Secretly deep or secretly trivial?

I know that the word “football” means something different to Americans than it does to Europeans. It might be that most Americans know that. But the rest of the world thinks of Americans as not knowing it, and it led to something funny when I was in Switzerland. Living right in the middle of Europe, in any conversation about football, both my interlocuter and I had to call it soccer, even though neither of us wanted to call it that. I knew perfectly well that football meant round checker ball, but if I called that ball game football, others always assumed that I was being American and referring to oblong brown ball. They expected me to call round checker ball soccer, and that made it the most convenient word, which meant that I always had to go with it. It was just easier that way.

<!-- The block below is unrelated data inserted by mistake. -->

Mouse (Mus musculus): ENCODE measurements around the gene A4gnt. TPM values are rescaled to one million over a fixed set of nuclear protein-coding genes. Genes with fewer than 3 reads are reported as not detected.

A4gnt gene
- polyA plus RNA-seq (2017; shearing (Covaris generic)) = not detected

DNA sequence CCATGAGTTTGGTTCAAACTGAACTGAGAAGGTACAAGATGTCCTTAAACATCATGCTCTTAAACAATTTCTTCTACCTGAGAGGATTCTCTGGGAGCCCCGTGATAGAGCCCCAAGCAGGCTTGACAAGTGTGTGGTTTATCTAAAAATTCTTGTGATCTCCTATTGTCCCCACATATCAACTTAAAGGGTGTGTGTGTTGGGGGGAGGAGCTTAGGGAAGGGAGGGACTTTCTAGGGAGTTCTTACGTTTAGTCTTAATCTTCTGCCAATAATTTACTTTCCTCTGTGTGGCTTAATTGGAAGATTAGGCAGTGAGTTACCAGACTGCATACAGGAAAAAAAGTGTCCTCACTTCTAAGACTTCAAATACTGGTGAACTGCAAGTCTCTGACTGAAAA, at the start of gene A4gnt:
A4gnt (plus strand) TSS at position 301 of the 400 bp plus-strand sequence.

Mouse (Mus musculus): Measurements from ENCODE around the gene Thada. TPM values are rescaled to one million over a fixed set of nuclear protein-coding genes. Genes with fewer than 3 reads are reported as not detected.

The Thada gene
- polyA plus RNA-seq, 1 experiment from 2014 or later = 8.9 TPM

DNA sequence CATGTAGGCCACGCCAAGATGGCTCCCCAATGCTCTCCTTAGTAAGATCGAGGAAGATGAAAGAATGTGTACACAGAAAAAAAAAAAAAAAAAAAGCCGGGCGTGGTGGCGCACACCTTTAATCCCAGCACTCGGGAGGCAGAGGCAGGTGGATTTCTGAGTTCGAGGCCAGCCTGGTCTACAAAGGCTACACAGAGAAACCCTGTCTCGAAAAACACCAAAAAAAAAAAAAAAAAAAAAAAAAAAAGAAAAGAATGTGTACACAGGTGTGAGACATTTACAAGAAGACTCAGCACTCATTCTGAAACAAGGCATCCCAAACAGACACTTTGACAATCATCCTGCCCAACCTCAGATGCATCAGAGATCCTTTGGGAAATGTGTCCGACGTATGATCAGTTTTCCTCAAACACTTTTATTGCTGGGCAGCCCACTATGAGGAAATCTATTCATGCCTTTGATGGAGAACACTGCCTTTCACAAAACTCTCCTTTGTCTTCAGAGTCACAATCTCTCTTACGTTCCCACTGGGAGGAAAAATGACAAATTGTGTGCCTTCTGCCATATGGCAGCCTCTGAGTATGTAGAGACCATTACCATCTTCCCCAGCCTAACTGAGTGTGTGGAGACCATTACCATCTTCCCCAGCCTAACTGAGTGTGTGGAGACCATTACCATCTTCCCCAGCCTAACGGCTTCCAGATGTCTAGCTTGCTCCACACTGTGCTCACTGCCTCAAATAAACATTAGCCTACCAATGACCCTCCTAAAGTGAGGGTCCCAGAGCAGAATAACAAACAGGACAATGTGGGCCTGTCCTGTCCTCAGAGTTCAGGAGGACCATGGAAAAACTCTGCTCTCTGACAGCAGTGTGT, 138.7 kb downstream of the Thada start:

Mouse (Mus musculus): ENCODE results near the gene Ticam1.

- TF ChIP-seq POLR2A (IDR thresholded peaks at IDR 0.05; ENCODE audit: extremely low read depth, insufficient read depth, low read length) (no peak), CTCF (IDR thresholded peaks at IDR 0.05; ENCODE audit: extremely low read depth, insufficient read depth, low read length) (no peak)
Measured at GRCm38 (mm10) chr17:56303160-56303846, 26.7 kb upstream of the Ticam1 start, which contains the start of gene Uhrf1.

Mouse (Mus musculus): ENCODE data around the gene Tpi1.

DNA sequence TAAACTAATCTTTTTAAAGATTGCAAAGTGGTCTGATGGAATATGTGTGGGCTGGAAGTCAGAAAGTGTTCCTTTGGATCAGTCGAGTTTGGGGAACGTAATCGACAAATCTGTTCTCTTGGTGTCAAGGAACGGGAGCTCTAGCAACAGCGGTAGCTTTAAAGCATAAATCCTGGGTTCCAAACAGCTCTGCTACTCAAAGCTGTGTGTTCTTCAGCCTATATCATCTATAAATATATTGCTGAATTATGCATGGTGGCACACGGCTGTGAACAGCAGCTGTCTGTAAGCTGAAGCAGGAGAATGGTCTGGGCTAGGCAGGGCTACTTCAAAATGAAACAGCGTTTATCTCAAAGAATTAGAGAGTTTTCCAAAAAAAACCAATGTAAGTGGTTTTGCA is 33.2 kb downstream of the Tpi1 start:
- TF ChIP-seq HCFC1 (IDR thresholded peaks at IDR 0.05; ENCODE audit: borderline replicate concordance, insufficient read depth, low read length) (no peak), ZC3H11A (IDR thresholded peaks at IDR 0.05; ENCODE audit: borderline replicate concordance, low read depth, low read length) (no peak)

Since I study the role of what-you-think-I-think-you-think in peoples’ social behavior, I keep thinking of that as deep and fascinating, but every time I try to pin it down analytically as something novel, it just goes limp and becomes this really mundane, obvious, easy to explain inefficiency.